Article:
Before and after the European Union referendum last year, British voters were warned that a vote to leave the Union could spell disaster for a number of different sectors, chief among which was the property market. It was expected that demand would fall, house prices would tumble, and investors from other nations would desert the UK in their droves as they sought out more stable returns.
However, almost a year and a half after the UK voted for Brexit, and as the negotiations for the process rage on, a new study has found that across a range of sectors, the UK remains one of the most prominent and popular places for investors to spend their money.
Primarily focusing on mergers and acquisitions (M&A), a report from Ernst & Young looked at the sentiments of 3,000 investors across the world, and found that the UK is now the third most popular place to do business for foreign buyers. It sits behind only China and the US on a global scale, which also means that the country is now the most prominent investment hotspot in the whole of Europe, despite fears about what the disconnect from the Union would mean.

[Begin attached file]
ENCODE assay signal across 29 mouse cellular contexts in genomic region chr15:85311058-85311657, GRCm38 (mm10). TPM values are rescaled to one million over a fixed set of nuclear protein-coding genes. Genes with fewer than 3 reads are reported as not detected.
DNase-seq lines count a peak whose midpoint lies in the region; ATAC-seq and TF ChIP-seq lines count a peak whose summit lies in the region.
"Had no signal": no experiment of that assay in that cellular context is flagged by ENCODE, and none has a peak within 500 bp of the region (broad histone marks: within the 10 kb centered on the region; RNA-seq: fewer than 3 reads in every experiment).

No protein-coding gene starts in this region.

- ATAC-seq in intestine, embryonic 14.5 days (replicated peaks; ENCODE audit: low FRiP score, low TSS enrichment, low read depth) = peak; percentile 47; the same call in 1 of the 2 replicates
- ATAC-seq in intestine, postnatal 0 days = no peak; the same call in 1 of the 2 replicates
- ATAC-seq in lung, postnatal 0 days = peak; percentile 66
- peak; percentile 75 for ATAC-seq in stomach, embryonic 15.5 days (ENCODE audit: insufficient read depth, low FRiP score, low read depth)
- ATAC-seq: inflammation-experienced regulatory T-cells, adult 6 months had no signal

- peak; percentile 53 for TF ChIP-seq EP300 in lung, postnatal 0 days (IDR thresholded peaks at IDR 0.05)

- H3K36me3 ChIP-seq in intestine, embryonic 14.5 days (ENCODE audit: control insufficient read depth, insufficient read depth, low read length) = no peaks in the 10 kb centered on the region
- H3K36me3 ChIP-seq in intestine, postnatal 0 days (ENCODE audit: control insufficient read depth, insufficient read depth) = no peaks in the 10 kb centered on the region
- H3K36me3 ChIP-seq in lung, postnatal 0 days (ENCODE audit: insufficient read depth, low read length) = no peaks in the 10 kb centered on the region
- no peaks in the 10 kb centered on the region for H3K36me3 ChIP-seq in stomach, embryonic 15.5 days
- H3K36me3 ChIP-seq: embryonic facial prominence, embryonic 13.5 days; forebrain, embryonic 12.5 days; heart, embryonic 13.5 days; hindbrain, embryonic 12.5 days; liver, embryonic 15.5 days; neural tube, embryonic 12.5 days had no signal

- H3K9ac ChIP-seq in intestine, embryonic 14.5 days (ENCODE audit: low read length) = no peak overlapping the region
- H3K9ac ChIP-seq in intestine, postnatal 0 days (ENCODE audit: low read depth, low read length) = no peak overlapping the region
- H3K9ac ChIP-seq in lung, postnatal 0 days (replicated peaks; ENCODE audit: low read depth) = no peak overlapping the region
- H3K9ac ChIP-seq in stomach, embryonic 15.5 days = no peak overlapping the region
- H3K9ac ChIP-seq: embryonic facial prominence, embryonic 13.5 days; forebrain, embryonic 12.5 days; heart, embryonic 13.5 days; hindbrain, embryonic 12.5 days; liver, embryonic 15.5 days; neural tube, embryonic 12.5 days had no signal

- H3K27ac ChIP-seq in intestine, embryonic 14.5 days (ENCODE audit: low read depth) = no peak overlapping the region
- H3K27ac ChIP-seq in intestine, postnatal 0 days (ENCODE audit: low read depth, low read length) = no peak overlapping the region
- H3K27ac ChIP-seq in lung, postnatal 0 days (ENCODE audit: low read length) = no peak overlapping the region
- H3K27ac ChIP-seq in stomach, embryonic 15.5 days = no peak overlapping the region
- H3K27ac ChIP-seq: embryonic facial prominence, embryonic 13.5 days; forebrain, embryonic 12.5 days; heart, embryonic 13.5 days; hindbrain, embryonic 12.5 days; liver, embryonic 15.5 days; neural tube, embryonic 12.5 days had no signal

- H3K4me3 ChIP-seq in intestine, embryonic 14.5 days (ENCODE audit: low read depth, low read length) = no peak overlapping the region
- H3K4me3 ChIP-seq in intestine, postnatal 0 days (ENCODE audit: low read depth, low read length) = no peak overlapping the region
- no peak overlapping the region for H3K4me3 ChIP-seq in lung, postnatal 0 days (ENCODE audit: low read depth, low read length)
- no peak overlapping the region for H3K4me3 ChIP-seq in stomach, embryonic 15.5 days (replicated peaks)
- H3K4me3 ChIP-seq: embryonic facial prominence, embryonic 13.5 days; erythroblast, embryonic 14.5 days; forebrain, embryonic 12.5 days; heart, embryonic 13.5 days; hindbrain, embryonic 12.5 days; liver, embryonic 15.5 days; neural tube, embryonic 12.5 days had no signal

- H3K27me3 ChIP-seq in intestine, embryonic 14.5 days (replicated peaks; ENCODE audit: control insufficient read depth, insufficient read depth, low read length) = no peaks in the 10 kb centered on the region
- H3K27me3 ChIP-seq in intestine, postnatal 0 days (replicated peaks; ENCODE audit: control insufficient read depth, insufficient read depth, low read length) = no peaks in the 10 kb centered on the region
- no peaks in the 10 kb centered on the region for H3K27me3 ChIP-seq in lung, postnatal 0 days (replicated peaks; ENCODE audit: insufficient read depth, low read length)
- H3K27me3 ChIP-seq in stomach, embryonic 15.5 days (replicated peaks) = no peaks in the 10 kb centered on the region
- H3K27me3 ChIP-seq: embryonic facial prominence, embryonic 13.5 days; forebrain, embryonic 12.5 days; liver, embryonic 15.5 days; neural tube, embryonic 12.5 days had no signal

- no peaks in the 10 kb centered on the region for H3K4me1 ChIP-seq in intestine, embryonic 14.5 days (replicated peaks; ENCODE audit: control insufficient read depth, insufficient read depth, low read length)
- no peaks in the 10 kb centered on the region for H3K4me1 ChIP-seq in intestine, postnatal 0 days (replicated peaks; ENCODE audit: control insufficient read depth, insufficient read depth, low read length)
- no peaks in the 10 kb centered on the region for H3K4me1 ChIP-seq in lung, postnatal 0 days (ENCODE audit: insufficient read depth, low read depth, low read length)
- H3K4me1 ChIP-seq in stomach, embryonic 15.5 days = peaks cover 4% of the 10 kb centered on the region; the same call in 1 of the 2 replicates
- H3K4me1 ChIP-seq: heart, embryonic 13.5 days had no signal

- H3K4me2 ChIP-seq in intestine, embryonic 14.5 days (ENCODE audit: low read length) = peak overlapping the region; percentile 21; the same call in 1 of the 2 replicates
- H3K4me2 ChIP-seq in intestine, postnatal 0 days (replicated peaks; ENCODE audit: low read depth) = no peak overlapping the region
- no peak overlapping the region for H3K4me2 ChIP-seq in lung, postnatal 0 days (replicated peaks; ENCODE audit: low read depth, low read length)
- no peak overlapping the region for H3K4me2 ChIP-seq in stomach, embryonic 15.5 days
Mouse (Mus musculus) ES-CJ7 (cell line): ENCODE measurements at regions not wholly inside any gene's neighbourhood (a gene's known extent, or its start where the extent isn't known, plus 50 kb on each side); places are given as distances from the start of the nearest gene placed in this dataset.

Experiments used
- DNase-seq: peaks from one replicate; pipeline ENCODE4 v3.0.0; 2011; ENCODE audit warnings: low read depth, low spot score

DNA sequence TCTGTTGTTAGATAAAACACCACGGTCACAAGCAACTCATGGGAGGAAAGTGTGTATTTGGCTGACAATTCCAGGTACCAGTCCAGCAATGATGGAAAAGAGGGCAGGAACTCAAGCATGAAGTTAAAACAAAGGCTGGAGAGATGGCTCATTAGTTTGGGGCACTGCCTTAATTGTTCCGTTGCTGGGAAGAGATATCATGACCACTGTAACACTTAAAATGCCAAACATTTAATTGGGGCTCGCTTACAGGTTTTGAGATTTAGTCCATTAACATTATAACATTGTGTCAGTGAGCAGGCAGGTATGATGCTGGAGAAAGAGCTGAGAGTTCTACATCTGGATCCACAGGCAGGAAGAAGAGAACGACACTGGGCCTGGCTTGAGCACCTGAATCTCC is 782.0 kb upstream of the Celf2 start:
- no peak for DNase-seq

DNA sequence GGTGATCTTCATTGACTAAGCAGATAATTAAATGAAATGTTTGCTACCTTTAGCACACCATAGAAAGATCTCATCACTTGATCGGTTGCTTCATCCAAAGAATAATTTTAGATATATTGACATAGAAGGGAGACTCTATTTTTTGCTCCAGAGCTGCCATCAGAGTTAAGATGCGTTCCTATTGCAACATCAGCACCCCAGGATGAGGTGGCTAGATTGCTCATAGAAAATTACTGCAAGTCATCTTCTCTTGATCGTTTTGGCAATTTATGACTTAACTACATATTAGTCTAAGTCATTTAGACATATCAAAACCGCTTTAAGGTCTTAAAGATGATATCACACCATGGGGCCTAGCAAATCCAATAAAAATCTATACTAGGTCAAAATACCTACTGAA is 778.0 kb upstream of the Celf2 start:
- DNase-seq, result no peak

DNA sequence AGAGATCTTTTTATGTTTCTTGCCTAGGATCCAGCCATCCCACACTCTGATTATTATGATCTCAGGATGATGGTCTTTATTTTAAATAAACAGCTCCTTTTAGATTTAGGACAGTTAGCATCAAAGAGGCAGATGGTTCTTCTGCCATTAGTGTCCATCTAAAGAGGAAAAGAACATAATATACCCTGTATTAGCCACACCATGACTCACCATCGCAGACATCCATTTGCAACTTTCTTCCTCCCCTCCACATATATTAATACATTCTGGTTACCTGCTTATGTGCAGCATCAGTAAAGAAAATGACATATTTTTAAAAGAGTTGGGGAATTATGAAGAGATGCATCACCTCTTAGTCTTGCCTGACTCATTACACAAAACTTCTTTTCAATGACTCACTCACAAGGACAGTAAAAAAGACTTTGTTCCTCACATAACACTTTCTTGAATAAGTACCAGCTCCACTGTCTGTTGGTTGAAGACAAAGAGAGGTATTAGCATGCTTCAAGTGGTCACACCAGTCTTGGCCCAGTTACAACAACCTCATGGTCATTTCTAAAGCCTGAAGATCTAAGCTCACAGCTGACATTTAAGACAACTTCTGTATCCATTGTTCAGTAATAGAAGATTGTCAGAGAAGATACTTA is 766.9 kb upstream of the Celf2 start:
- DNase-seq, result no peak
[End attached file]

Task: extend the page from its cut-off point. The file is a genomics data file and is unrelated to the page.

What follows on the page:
It comes a year after the UK slipped down the rankings in the aftermath of the vote to leave the EU. Since then, the country has managed to climb two places up the leaderboard, now sitting on the podium with two of the world’s largest superpowers.
Decline in the value of the pound boosted demand
One of the main reasons that more companies are looking to complete M&A deals in the UK is also a big factor in increasing spend among property investors. The fall in the pound over the last year has meant that investors in M&A are able to get more for their money. And it’s the same for property buyers. When their own currency performs well against the pound, buyers are able to get more stock in the UK than they might have in the past, which means better returns for the same spend.
Another reason for the rise in sentiment towards the UK as a place to do deals is that it has long established itself as a strong and growing business market. And again, property mirrors this trend for investors. Buyers of rental stock in the UK can rest assured that they are putting their money into a market that has long proven itself to be massively profitable and strong in the face of adversity, which means it falls in line with the way investors view businesses nationwide.
Of course, the other good news for the UK property market is that an influx of M&A deals that swell business spend in the UK is likely to have a positive effect on the country’s property market. When businesses expand, more jobs are made, and this can mean more of a need for more homes to be built for the rental market in order to meet a growing level of demand. Investors who are able to foresee this need will always be best placed to take advantage of growing demand, and by extension, the returns that come with it.